5 Steps to Build Trust and Change the Culture in an Organization
Paul Juniper, Director, Queen's IRC
How do you change the culture in a workplace where workers don't trust the leaders, where employees are not engaged, and where people just don't care about doing their jobs? A few months ago, I was speaking to a group of senior leaders and the topic of changing culture and increasing employee engagement came up. The conversation started innocuously, with a comment like, "There's too many potholes in the road and you can't get people, whose job it is to fill potholes, to care."
"Why do you think that the workers don't care?" I asked. "How does management behave?" We had talked earlier about the importance of mission, vision, values and behaviours – and the one we didn't get to was behaviours. Every organization has a mission and a vision, and most of us have values like honesty and integrity. But often in the workplace, what you actually see demonstrated is dishonesty and lack of integrity. Is it any wonder why the employees are not engaged?
As our conversation continued, there was disbelief that it was possible to change a culture, particularly from one very senior person who works in the public sector. She was fascinated. She said, "Can you really change a culture?"
>> Read Article
The Coaching 'Explosion': Exploring the Growing Field of Coaching, and the Value it Brings to HR
Françoise Morissette, Queen's IRC Facilitator
Have you ever wondered why the field of coaching is growing so fast? Although it has been around for ages, it is currently enjoying a worldwide surge in popularity, on both the professional and personal fronts. So how do we explain this sudden craze?
The value of coaching has never been in doubt as, over the centuries, it has more than proven itself. The difference is that now, more people "get it" and understand how to use it effectively.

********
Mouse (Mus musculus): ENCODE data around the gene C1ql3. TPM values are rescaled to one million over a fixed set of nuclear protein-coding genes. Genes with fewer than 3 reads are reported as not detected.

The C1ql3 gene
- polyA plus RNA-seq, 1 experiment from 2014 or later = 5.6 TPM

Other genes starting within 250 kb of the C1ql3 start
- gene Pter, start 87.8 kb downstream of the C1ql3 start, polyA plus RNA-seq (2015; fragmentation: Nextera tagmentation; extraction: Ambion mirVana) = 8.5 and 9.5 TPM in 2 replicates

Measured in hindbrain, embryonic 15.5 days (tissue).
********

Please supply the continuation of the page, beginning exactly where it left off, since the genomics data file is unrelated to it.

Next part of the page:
Coaching has always been a cornerstone of development, when seeking to turn novices into qualified practitioners. One such system is apprenticeship, first developed in the Middle Ages: "A master craftsman was entitled to employ young people as an inexpensive form of labour, in exchange for providing food, lodging and formal training in the craft. Most apprentices aspired to becoming master craftsmen on completion of their contract (usually a term of seven years), but a significant proportion would never acquire their own workshop."1
The objective was, not only to transfer knowledge, but to enhance know-how (requiring extensive practice), and sharpen judgment (requiring judicious coaching). For instance, chefs need not only to know a recipe; they must be able to successfully make it, so that it turns out perfect… every time. This implies in-depth knowledge of ingredients' properties, and mastery of cooking techniques.
Although the apprenticeship system started in trades, it is also used in credentialed professions, such as accounting, law, medicine, and dentistry, where students complete internships to ensure their proficiency in execution.
>> Read Article